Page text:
Congratulations! Your LAMP setup is complete and you now have everything you need to install Pimcore. Obviously, you first need to download it, which you can do here, which will provide you with a zipped file.
Extract the file to your Apache directory by using the command
sudo mkdir /var/www/html/pimcore sudo unzip pimcore-data.zip -d /var/www/html/pimcore/.
However, there will be a choice you have to make, and that concerns your choice of packages.
Select a package to install
Pimcore itself offers two main packages you can choose between - the skeleton package and the demo package. The latter contains many useful blueprints, whereas the former is pretty much empty and meant to be used by people who have a lot of experience working with PHP.
As a side note, though, you can add your own bundles or bundles created by a third party.
The next step in installing Pimcore is creating a database for it. For this, you will need to configure MariaDB so that it’s perfectly safe to use. This involves setting a root password, removing any anonymous users, removing the test database, and disallowing remote root login.
After all of that is done, connect to your database server and start working on creating a Pimcore database. It goes something like this:
MariaDB [(none)]> CREATE DATABASE pimcore DEFAULT CHARACTER SET utf8 DEFAULT COLLATE utf8_general_ci;
MariaDB [(none)]> GRANT ALL PRIVILEGES ON pimcore.* TO 'pimcore'@'localhost' IDENTIFIED BY 'strong_password';
MariaDB [(none)]> FLUSH PRIVILEGES;
MariaDB [(none)]> \q
Finally, everything is now ready to start installing Pimcore. As we said, you download it in a zipped file from the official website, and you should keep your memory limit to at least 512M.
You can initiate the installation process by typing in:
but do note that this launches the interactive procedure. It is also possible to keep the whole thing completely automatic.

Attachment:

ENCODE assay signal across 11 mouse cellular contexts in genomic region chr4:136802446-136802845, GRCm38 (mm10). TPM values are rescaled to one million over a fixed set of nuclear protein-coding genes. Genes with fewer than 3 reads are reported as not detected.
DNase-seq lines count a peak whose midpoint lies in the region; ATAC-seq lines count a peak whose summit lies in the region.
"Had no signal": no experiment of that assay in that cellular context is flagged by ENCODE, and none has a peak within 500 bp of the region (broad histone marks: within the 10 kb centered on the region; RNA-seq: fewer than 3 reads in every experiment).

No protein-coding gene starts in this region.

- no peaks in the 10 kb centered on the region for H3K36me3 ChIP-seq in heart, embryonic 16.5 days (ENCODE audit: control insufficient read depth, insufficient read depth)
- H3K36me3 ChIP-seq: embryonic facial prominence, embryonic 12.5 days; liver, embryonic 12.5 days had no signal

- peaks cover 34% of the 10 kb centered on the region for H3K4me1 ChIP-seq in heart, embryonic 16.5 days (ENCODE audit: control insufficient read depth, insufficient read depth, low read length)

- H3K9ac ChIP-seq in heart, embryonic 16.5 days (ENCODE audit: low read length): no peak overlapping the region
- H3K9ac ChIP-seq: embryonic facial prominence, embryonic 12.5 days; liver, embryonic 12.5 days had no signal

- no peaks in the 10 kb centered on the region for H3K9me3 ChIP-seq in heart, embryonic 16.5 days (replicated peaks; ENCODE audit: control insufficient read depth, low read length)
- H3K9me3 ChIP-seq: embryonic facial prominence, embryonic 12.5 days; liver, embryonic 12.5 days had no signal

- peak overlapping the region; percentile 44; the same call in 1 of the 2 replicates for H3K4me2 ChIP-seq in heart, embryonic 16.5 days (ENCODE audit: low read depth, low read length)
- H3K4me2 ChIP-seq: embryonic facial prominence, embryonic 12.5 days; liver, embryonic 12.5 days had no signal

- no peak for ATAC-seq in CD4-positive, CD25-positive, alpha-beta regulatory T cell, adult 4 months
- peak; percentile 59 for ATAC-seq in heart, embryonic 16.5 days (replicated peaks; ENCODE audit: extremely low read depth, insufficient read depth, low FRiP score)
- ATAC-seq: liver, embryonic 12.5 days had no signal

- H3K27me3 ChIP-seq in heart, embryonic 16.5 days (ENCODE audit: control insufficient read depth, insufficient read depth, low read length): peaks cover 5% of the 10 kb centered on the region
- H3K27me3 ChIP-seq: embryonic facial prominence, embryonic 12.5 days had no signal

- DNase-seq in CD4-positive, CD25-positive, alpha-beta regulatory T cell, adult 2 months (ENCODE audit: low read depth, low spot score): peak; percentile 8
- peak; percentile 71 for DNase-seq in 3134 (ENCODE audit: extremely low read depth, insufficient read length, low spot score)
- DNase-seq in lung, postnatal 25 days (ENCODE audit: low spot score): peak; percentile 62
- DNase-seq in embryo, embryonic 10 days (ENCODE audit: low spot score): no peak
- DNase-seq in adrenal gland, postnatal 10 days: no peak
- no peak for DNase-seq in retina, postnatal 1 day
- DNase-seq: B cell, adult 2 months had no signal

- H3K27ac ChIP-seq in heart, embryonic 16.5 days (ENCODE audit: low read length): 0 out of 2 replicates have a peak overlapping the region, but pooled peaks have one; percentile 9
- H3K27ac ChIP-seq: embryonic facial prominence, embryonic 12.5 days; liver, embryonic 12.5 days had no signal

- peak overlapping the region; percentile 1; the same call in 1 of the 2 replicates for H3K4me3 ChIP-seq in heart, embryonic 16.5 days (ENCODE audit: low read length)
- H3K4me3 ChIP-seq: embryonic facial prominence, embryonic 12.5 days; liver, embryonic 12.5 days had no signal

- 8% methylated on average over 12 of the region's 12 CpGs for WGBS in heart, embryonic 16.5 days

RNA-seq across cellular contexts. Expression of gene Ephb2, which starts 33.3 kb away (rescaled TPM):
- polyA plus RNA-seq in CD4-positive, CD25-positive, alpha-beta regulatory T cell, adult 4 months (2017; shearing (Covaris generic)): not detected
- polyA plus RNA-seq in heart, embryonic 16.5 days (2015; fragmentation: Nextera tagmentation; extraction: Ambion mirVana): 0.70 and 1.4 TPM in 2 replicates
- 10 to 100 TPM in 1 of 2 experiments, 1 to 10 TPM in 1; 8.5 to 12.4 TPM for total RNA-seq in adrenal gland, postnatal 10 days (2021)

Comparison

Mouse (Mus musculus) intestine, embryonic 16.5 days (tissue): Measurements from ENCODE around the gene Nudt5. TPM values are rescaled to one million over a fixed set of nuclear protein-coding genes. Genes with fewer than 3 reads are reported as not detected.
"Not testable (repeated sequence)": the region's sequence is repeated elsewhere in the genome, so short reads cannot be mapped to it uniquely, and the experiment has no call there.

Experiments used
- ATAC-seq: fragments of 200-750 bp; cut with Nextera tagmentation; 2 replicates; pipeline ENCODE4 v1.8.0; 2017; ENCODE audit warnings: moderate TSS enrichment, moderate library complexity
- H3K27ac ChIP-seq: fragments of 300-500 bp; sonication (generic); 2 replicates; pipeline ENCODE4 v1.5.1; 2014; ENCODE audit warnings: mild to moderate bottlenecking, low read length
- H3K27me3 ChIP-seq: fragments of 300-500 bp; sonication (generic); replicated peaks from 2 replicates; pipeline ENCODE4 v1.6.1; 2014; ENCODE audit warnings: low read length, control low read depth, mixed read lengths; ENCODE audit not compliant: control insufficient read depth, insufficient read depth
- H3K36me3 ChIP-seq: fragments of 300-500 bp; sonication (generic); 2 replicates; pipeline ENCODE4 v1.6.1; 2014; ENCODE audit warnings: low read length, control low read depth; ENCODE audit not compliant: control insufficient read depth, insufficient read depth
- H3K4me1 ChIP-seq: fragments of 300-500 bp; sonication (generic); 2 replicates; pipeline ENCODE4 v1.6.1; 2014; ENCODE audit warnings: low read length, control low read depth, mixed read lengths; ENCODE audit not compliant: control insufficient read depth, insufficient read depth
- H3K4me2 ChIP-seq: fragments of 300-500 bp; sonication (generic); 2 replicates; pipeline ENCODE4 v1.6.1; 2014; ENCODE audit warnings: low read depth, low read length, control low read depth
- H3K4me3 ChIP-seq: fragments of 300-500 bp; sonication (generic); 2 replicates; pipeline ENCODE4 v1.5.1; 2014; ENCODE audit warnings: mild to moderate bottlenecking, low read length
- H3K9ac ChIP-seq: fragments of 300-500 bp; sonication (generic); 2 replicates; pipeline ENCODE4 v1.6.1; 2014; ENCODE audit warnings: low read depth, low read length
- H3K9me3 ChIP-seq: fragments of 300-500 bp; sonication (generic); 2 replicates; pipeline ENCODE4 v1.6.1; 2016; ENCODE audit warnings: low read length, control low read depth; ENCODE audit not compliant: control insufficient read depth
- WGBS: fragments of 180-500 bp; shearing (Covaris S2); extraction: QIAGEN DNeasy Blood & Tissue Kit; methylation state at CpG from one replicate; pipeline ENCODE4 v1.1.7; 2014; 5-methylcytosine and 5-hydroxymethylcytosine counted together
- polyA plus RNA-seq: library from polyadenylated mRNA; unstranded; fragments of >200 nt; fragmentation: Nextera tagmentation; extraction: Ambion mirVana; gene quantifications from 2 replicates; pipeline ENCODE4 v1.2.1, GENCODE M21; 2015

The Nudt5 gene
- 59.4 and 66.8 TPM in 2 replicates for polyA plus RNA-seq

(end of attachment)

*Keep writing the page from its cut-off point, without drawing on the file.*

In any case, once this is done, you will want to take a look at the log the installer writes during the process. It contains all the errors that happened while Pimcore was being installed, and by accessing the log, you can address those issues and remove the bugs that may appear.
Once all of this is said and done, you will be rerouted to the admin area. This is where you can enter your username and the password for the first time and finally access Pimcore and everything it has to offer.
The username and password are both set up during the installation process, so all you have to do is type them in again. So, now that you’re all ready, you can learn Pimcore at your own pace or just get to use it to the fullest right away. In any case, good luck!
Additional information and help
Should you encounter any problems during the installation process or need any additional info, you’ll be happy to know that Pimcore’s official website has you covered concerning a huge variety of topics.
You can find everything here, from upgrade notes and system requirements to more advanced issues like a performance guide and cluster setup. In short, you have nothing to worry about.
And that’s it, that’s all you need to know about installing Pimcore on CentOS 7. Don’t let the length of this article fool you, most of it is just making sure you have all the elements you will need to get Pimcore running in the first place.
Once you do that, installing this software really isn’t a problem, and you will quickly be able to use everything it has to offer.